Lake comes with a disreputable history. They claim that, since its opening in 2011, it "has had a very high turnover rate of employees," leading to "over worked and untrained staff." They further assert that between 2012 and 2016, the facility received criticism from multiple Wisconsin circuit court judges regarding its "sordid" and "inhumane" treatment of juveniles. Plaintiffs claim a state criminal probe into Copper Lake began in 2015.

Iowa juvenile courts ordered plaintiffs Paige Ray-Cluney and Laura Reed to be placed at Copper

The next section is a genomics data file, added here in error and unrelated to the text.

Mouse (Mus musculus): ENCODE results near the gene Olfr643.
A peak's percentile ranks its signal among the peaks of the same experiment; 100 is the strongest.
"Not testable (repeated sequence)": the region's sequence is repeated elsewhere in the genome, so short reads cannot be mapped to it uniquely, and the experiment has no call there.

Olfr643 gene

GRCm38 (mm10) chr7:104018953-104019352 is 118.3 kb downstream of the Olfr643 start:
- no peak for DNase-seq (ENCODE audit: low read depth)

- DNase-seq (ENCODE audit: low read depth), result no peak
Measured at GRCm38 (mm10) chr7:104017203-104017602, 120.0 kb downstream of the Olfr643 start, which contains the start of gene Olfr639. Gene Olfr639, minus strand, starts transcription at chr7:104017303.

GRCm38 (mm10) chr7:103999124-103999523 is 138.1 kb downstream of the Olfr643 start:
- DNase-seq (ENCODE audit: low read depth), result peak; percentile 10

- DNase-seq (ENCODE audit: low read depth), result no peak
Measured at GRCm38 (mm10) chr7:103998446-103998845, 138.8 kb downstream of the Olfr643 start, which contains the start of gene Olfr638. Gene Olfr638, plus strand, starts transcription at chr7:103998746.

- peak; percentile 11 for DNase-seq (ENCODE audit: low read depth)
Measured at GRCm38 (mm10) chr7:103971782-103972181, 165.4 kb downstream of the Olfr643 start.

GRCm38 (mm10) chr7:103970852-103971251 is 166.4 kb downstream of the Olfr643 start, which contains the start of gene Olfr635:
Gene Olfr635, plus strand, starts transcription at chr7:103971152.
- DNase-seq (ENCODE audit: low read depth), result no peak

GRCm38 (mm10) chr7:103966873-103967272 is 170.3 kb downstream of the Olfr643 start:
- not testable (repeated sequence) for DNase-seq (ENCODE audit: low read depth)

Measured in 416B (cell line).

Lake on March 10 and June 4, 2015, respectively. At the time, both girls were sixteen years old. Plaintiffs claim that during their stays, Copper Lake staff subjected them to prolonged periods of "isolation,"1 which involved spending approximately twenty-two out of twenty-four hours each day in a seven-foot by ten-foot concrete cell furnished with only a metal cot and a thin mattress. They allege these isolation cells had urine stains on the floor and wall, and only one window "covered by a thick cage reducing light that [could] pass through." They claim that during their limited periods of release, they were only allowed to "shower, clean [their] room[s], receive 15 minutes to exercise, receive 10-15 minutes to write a letter, and use the restroom." If any time remained, they were required to sit in chairs by themselves and were "not allowed to speak." They allege they were not released from isolation for meals and received little or no educational instruction. Both plaintiffs attempted suicide.